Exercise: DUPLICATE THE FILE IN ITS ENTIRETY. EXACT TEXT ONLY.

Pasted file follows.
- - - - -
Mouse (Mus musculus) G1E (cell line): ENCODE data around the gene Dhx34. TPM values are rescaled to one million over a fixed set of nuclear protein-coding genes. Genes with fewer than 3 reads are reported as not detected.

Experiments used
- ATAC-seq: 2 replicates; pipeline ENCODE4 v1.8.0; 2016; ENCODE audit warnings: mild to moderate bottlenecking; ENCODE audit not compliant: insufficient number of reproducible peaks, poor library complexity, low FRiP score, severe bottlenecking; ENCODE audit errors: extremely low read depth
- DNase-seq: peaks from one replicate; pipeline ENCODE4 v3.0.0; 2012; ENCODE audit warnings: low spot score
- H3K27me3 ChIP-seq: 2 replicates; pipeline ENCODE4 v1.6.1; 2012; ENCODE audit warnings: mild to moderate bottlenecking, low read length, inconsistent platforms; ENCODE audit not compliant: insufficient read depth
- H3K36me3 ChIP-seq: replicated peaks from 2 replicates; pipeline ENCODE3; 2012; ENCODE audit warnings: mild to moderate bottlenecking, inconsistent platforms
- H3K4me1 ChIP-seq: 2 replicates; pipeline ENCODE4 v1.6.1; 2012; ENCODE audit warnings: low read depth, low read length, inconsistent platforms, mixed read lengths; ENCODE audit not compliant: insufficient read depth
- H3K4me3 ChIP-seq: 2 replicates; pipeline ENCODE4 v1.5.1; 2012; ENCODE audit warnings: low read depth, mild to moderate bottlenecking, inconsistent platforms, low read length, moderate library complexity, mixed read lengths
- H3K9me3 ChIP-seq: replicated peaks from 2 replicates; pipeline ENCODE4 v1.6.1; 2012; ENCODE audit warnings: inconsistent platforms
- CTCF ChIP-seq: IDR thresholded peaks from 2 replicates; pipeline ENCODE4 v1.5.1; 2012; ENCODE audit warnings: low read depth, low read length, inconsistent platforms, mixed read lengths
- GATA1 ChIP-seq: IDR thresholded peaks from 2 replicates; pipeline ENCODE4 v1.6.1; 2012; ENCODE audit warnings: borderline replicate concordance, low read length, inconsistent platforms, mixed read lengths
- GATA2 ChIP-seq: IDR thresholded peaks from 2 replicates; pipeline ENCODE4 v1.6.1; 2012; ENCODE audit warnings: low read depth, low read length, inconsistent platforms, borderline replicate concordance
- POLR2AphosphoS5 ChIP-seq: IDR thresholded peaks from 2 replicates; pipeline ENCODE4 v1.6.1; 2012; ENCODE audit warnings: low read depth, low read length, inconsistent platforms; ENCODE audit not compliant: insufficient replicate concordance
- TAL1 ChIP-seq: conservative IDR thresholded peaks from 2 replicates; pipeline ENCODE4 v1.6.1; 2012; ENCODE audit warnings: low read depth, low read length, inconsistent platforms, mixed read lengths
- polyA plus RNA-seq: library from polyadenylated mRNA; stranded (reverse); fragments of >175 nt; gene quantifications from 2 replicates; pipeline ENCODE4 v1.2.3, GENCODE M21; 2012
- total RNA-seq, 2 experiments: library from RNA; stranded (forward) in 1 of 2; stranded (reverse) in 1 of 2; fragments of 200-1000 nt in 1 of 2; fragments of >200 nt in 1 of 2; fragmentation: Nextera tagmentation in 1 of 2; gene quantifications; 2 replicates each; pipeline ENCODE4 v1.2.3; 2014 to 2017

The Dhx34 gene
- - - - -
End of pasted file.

Mouse (Mus musculus) G1E (cell line): ENCODE data around the gene Dhx34. TPM values are rescaled to one million over a fixed set of nuclear protein-coding genes. Genes with fewer than 3 reads are reported as not detected.

Experiments used
- ATAC-seq: 2 replicates; pipeline ENCODE4 v1.8.0; 2016; ENCODE audit warnings: mild to moderate bottlenecking; ENCODE audit not compliant: insufficient number of reproducible peaks, poor library complexity, low FRiP score, severe bottlenecking; ENCODE audit errors: extremely low read depth
- DNase-seq: peaks from one replicate; pipeline ENCODE4 v3.0.0; 2012; ENCODE audit warnings: low spot score
- H3K27me3 ChIP-seq: 2 replicates; pipeline ENCODE4 v1.6.1; 2012; ENCODE audit warnings: mild to moderate bottlenecking, low read length, inconsistent platforms; ENCODE audit not compliant: insufficient read depth
- H3K36me3 ChIP-seq: replicated peaks from 2 replicates; pipeline ENCODE3; 2012; ENCODE audit warnings: mild to moderate bottlenecking, inconsistent platforms
- H3K4me1 ChIP-seq: 2 replicates; pipeline ENCODE4 v1.6.1; 2012; ENCODE audit warnings: low read depth, low read length, inconsistent platforms, mixed read lengths; ENCODE audit not compliant: insufficient read depth
- H3K4me3 ChIP-seq: 2 replicates; pipeline ENCODE4 v1.5.1; 2012; ENCODE audit warnings: low read depth, mild to moderate bottlenecking, inconsistent platforms, low read length, moderate library complexity, mixed read lengths
- H3K9me3 ChIP-seq: replicated peaks from 2 replicates; pipeline ENCODE4 v1.6.1; 2012; ENCODE audit warnings: inconsistent platforms
- CTCF ChIP-seq: IDR thresholded peaks from 2 replicates; pipeline ENCODE4 v1.5.1; 2012; ENCODE audit warnings: low read depth, low read length, inconsistent platforms, mixed read lengths
- GATA1 ChIP-seq: IDR thresholded peaks from 2 replicates; pipeline ENCODE4 v1.6.1; 2012; ENCODE audit warnings: borderline replicate concordance, low read length, inconsistent platforms, mixed read lengths
- GATA2 ChIP-seq: IDR thresholded peaks from 2 replicates; pipeline ENCODE4 v1.6.1; 2012; ENCODE audit warnings: low read depth, low read length, inconsistent platforms, borderline replicate concordance
- POLR2AphosphoS5 ChIP-seq: IDR thresholded peaks from 2 replicates; pipeline ENCODE4 v1.6.1; 2012; ENCODE audit warnings: low read depth, low read length, inconsistent platforms; ENCODE audit not compliant: insufficient replicate concordance
- TAL1 ChIP-seq: conservative IDR thresholded peaks from 2 replicates; pipeline ENCODE4 v1.6.1; 2012; ENCODE audit warnings: low read depth, low read length, inconsistent platforms, mixed read lengths
- polyA plus RNA-seq: library from polyadenylated mRNA; stranded (reverse); fragments of >175 nt; gene quantifications from 2 replicates; pipeline ENCODE4 v1.2.3, GENCODE M21; 2012
- total RNA-seq, 2 experiments: library from RNA; stranded (forward) in 1 of 2; stranded (reverse) in 1 of 2; fragments of 200-1000 nt in 1 of 2; fragments of >200 nt in 1 of 2; fragmentation: Nextera tagmentation in 1 of 2; gene quantifications; 2 replicates each; pipeline ENCODE4 v1.2.3; 2014 to 2017

The Dhx34 gene